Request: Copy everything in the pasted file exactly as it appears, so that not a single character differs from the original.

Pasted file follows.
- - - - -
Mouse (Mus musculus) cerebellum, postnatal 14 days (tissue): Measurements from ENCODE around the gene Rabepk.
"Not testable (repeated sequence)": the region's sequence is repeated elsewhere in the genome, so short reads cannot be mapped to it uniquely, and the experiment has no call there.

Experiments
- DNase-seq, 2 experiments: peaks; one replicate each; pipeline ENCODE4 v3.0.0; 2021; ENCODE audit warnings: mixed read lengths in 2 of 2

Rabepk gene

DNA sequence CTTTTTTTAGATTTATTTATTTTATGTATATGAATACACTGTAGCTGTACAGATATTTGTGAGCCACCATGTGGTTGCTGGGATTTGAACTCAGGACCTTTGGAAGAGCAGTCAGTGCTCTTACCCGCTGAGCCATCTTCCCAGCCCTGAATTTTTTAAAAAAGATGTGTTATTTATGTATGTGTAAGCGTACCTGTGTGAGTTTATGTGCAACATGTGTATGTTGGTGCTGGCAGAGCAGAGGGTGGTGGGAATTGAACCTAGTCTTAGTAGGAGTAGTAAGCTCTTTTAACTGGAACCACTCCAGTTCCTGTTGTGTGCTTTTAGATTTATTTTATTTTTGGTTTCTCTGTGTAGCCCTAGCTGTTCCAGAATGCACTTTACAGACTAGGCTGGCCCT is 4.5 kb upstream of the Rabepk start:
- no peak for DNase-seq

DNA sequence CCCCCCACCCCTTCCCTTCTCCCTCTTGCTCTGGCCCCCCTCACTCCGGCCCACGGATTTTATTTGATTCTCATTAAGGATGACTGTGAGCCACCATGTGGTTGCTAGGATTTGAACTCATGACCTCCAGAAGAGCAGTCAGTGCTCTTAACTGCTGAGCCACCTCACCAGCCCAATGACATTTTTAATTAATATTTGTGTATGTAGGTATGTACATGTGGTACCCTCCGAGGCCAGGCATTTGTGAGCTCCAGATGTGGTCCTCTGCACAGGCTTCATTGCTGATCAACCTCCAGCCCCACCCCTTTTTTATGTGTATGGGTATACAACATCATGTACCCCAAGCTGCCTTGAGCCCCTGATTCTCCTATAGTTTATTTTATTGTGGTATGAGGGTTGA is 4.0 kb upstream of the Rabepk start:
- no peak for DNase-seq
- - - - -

Mouse (Mus musculus) cerebellum, postnatal 14 days (tissue): Measurements from ENCODE around the gene Rabepk.
"Not testable (repeated sequence)": the region's sequence is repeated elsewhere in the genome, so short reads cannot be mapped to it uniquely, and the experiment has no call there.

Experiments
- DNase-seq, 2 experiments: peaks; one replicate each; pipeline ENCODE4 v3.0.0; 2021; ENCODE audit warnings: mixed read lengths in 2 of 2

Rabepk gene

DNA sequence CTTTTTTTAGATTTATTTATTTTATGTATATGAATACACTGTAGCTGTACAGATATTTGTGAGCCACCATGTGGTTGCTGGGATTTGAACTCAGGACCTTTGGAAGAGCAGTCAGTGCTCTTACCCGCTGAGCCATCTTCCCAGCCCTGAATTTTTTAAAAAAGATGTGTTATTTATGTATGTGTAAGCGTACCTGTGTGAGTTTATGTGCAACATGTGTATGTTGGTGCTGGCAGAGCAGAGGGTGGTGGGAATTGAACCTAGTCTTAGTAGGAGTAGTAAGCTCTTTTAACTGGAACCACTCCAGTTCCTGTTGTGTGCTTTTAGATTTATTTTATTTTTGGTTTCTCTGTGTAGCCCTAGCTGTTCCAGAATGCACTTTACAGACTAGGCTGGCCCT is 4.5 kb upstream of the Rabepk start:
- no peak for DNase-seq

DNA sequence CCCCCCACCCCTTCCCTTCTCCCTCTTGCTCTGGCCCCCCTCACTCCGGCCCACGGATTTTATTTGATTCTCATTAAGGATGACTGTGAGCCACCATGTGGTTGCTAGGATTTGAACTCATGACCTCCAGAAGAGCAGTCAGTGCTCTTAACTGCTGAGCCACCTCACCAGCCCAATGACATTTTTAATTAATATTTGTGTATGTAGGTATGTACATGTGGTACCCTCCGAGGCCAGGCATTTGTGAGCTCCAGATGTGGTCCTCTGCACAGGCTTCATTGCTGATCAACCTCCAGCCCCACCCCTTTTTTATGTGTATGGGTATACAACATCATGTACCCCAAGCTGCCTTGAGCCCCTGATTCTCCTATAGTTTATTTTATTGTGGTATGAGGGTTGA is 4.0 kb upstream of the Rabepk start:
- no peak for DNase-seq